Florida law requires that a month-to-month tenancy be terminated in a specific manner. As simple as the manner is, if a landlord does not comply with the law, the tenant may have a defense to an eviction.
The most common at-will tenancy is a month-to-month tenancy because most tenancies require rent to be paid once per month. See F.S. 83.46(2) (“the duration is determined by the periods for which the rent is payable”). Month-to-month tenancies usually begin on the first day of the month, because that is when rent is due, and end on the last day of the month. Whatever the day that rent is owed is when the monthly period begins. For example, if rent is owed on the 1st day of the month, the tenancy begins on the first day.
F.S. 83.57(3) provides as follows:
Termination of tenancy without specific term.—A tenancy without a specific duration, as defined in s. 83.46(2) or (3), may be terminated by either party giving written notice in the manner provided in s. 83.56(4), as follows:
(1) When the tenancy is from year to year, by giving not less than 60 days’ notice prior to the end of any annual period;
(2) When the tenancy is from quarter to quarter, by giving not less than 30 days’ notice prior to the end of any quarterly period;
(3) When the tenancy is from month to month, by giving not less than 15 days’ notice prior to the end of any monthly period; and
(4) When the tenancy is from week to week, by giving not less than 7 days’ notice prior to the end of any weekly period.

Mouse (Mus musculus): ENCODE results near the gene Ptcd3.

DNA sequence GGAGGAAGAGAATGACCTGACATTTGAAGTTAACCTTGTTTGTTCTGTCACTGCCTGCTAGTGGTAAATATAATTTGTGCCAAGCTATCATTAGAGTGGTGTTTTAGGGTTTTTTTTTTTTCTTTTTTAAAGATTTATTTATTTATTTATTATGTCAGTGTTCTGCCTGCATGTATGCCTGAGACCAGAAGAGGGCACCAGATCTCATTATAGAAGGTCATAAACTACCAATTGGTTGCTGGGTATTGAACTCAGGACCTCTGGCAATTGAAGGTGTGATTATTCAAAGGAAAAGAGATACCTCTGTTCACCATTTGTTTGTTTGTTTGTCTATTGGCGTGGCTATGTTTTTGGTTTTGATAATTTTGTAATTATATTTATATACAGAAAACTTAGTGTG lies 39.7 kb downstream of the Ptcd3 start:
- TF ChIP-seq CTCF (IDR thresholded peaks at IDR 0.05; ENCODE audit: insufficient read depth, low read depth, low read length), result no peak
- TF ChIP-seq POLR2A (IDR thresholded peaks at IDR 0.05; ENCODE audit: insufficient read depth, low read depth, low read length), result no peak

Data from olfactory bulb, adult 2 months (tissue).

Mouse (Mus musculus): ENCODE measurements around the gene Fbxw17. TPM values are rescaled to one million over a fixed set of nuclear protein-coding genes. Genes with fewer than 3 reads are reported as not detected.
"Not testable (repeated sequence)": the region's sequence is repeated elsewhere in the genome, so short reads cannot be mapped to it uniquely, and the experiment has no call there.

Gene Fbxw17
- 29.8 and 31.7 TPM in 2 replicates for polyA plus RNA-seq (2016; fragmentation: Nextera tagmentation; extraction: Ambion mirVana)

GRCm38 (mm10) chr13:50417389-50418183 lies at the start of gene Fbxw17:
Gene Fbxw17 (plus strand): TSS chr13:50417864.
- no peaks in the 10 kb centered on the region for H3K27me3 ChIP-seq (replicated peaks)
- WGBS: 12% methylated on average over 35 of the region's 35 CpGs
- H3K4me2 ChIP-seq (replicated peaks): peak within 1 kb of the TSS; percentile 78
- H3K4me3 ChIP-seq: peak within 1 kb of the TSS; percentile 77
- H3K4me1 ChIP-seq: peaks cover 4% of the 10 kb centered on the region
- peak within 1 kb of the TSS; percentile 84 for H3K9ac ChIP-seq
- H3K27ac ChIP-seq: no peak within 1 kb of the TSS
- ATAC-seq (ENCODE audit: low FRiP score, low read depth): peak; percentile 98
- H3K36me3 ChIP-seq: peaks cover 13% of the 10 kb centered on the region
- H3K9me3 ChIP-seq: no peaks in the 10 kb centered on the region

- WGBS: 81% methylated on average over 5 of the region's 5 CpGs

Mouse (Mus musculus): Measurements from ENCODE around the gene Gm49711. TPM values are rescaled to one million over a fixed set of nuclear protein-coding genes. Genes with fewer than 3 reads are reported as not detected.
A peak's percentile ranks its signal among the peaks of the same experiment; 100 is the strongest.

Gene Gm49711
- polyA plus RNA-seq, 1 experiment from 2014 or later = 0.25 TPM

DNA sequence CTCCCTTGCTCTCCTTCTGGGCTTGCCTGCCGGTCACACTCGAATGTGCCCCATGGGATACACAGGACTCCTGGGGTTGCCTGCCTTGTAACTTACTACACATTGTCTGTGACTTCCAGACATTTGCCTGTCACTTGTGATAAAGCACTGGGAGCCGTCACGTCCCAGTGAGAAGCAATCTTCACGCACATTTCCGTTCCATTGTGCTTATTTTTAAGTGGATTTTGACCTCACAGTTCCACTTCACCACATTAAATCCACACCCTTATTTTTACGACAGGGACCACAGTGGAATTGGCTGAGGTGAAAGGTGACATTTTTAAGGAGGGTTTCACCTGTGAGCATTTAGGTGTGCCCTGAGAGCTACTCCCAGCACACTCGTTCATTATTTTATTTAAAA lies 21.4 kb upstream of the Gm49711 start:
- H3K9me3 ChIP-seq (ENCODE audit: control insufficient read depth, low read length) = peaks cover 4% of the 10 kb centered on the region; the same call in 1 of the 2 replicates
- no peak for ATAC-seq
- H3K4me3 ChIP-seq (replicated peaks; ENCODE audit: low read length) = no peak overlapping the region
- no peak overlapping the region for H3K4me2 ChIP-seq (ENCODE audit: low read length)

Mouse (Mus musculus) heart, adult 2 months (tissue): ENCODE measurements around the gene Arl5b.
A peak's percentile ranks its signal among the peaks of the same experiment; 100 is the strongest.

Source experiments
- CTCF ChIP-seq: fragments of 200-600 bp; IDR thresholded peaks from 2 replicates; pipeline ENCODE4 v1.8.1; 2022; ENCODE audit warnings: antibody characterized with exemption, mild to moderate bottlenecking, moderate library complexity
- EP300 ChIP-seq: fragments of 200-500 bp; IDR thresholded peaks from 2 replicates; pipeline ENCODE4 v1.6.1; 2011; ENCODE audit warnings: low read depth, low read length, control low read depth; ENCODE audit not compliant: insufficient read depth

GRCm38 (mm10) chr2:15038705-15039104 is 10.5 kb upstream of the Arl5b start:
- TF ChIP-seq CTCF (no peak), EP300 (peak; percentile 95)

If the landlord wants to terminate a month-to-month tenancy, he must deliver written notice to the tenant terminating the month-to-month tenancy at least 15 days prior to the end of any monthly period.
The notice must be in writing
The “monthly period” begins on the date that rent is due; thus the “end of any monthly period” is the last day of the monthly period (i.e. the day before rent is due).
The notice must be delivered pursuant to F.S. 83.56(4):
Posting on a conspicuous place on the premises
Delivering a copy of the notice to the tenant (e.g. mail, or email - see Harari v. Whitford decision)
Notice Calculation (see also Calculating Legal Notices)
The notice must be delivered at least 15 days prior to the end of the monthly period. The notice is defective if it gives the tenant only 15 days, but not 15 days prior to the end of the monthly period. See Brewer v. Harris, 5 Fla. L. Weekly Supp. 505 (1st Cir. App. 1998). See also Mainstreet Townhomes v. Latham, 9 Fla. L. Weekly Supp. 786b (Broward County 2002).
Example: if the landlord delivered notice on, say, May 5, terminating the tenancy on May 20, the notice would be defective. The effective termination date must be at the end of that month, so May 31.
Example: If the notice is delivered on, say, May 18, the effective termination date would be June 30, because that is at least 15 days prior to the end of the next monthly period.
Mailbox Rule. If the notice is delivered by mail, add 5 days to the notice period. Thus, to timely notice a 15 day notice to terminate the month-to-month tenancy, the notice must be mailed 20 days prior to the end of the monthly period.